# Using R Essay

Submitted By Kevin-Choi
Words: 798
Pages: 4

Applied Statistics
Assignment 1
Due Fri 29 March 2013
Instructions
1. Cut-and-paste this document into word (or equivalent)
2. Show working where possible (eg cut-and-paste commands from an R ses- sion). 3. Submit your assignments on AUTonline
4. Remember that you can use the help system in R to provide hints.
5. Remember that you can try out ideas using the R system to check your thinking

Questions
1. (a) how many ways are there to choose 7 objects from 13? (5 marks)
> choose(13,7)
[1] 1716
> factorial(13)/(factorial(6)*factorial(7))
[1] 1716
(b) how many ways are there to arrange 12 objects? (5 marks)
> factorial(12)
[1] 479001600
> 1*2*3*4*5*6*7*8*9*10*11*12
[1] 479001600
(c) If a classroom has 25 children in it, how many ways are there to choose four children? (5 marks)
> choose(25,4)
[1] 12650
> factorial(25)/(factorial(21)*factorial(4))
[1] 12650
(d) If you have 30 children, then how many ways are there to put them into three classes of 10 each? (hint: Figure out how many ways are there to choose 10 children for the first class; and then multiply this by the number of ways of choosing 10 children for the second class) (10 marks)
> choose(30,10)*choose(20,10)
[1] 5.550997e+12
> (factorial(30)/(factorial(20)*factorial(10)))*(factorial(20)/(factorial(10)*factorial(10)))
[1] 5.550997e+12 (e) [harder] A manufacturer of widgets makes 10 widgets. Four com- panies wish to buy widgets; company A wishes to buy 4 widgets, company B wishes to buy 3 widgets, C buys 2 and company D buys one widget. How many ways can the manufacturer distribute the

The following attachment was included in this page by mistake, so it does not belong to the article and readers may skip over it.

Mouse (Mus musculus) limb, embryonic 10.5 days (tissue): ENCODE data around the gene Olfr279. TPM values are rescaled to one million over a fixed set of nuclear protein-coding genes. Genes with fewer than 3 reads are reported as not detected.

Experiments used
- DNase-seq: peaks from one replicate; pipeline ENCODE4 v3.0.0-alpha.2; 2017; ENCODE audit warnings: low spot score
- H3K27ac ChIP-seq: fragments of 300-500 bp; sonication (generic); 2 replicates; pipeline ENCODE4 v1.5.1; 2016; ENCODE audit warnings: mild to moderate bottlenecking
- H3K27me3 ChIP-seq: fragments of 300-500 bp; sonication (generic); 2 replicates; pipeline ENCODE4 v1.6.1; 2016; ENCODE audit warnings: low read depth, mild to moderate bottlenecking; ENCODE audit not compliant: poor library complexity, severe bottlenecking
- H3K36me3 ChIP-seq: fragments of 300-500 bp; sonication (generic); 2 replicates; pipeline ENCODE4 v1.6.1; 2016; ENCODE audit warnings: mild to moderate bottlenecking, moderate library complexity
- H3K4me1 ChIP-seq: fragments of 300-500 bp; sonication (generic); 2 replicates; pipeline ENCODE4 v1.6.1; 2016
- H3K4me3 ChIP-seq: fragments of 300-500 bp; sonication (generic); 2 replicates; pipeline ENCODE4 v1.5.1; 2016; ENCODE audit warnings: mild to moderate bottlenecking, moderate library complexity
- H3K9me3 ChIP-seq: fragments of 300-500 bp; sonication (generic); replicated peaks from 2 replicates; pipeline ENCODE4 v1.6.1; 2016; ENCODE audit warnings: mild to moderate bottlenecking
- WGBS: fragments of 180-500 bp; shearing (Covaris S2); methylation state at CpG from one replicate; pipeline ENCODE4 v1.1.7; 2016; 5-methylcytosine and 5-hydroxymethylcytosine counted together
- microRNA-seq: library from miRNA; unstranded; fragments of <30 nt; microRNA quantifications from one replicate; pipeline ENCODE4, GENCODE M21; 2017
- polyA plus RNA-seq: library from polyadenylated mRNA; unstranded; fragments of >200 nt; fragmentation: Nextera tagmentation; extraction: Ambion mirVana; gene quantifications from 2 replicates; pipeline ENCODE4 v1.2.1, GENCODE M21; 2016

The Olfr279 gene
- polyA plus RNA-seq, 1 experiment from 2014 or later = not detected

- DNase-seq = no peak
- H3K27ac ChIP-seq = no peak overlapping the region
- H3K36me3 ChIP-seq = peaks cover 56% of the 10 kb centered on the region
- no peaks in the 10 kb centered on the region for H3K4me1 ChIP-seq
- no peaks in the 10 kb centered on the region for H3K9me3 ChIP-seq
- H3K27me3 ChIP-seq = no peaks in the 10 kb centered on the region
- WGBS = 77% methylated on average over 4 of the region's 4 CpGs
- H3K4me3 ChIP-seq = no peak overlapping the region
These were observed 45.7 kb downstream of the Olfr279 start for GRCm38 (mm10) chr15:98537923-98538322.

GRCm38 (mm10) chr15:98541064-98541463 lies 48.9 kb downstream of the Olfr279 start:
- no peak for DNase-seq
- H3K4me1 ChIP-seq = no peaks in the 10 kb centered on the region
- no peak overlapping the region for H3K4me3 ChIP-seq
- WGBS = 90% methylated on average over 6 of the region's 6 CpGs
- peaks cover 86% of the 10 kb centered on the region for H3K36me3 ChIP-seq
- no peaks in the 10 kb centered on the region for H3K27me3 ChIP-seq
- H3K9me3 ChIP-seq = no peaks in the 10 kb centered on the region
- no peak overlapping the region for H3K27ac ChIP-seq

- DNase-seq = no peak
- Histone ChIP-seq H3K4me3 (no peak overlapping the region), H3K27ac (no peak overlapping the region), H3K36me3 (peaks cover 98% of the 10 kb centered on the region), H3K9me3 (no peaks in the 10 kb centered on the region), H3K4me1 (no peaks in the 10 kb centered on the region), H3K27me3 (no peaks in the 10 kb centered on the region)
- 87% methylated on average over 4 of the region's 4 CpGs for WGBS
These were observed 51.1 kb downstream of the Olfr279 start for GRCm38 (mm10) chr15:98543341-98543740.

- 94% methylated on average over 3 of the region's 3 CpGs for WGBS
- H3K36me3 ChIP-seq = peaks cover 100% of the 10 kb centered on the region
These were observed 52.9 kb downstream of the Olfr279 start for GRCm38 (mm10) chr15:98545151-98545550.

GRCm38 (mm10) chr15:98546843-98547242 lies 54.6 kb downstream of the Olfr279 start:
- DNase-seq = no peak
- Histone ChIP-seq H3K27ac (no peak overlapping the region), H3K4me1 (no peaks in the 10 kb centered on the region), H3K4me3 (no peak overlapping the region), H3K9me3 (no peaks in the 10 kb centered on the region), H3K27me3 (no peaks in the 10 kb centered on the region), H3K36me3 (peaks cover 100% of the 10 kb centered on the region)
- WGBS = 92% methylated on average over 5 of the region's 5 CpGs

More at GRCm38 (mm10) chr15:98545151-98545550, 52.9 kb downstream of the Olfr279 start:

10 widgets amongst the customers so each one recieves the correct number of widgets? (10 marks)
> choose(10,4)*choose(6,3)*choose(3,2)
[1] 12600
> (factorial(10)/(factorial(6)*factorial(4)))*(factorial(6)/(factorial(3)*factorial(3)))*(factorial(3)/(factorial(1)*factorial(2)))
[1] 12600
2. Here are some numbers: x mean(x)
[1] 10
> sum(x)/length(x)
[1] 10
(b) what is their mode? (5 marks)
> table(x) x 9 10 15 5 1 1
9 is their mode.
9 occur more often than any other number (five times).
(c) what is their median? (5 marks)
> median(x)
[1] 9
> sort(x)
[1] 9 9 9 9 9 10 15
> sort(x)[4]
[1] 9
(d) state why the mode is a poor representative value for this dataset
(10 marks)
9 is away from central tendency.
9 is at the extreme of the dataset.
(e) suppose, instead, that the numbers were x mean(x)
[1] 142857142865
> sum(x)/length(x)
[1] 142857142865
> median(x)
[1] 9
> sort(x)
[1] 9e+00 9e+00 9e+00 9e+00 9e+00 1e+01 1e+12
> sort(x)[4]
[1] 9
> table(x) x 9 10 1e+12 5 1 1
9 is mode.
Reason: because 1e12 is the highest number.
Mean is much larger because the mean is sensitive to the outlier of 1e12.
3. Suppose X is drawn from a standard normal distribution, mean 0 and standard deviation 1.
(a) What is the probability of X being less than 1.8? Give an R expres- sion and a numerical value to 7 signicant figures. (10 marks)
> pnorm(1.8)
[1] 0.9640697
> table(rnorm(1e6)1.9) to give and why? (5 marks)
Expect about 1e6*pnorm(1.9)[ie
Reason: We should expect about 971283 to be true. table(rnorm(1e6)>1.9) is close enough to our expectation.
> pnorm(1.9)
[1] 0.9712834
> 0.9712834*1e6
[1] 971283.4
> table(rnorm(1e6) dbinom(5,15,0.35)
[1] 0.2123387
> choose(15,5)*0.35^5*0.65^10
[1] 0.2123387
> table(rbinom(1e6,15,0.35)==5) FALSE TRUE
787498 212502
(c) What is the probability that the experiment succeeds more than 7 times? [that is, what is the probability that `r' is greater than or equal to 7?] Give a numerical value. (5 marks)
> 1-pbinom(7,15,0.35)
[1] 0.1132311
> sum(dbinom(8:15,15,0.35))
[1] 0.1132311
> table(rbinom(1e6,15,0.35)>=7) FALSE TRUE
754766 245234
(d) [harder] Use the Gaussian approximation to estimate the probability using pnorm() (5 marks)
> pnorm(7,5.25, 1.847295)
[1] 0.828265
In binomial distribution, (n=15,p=0.35,r=7)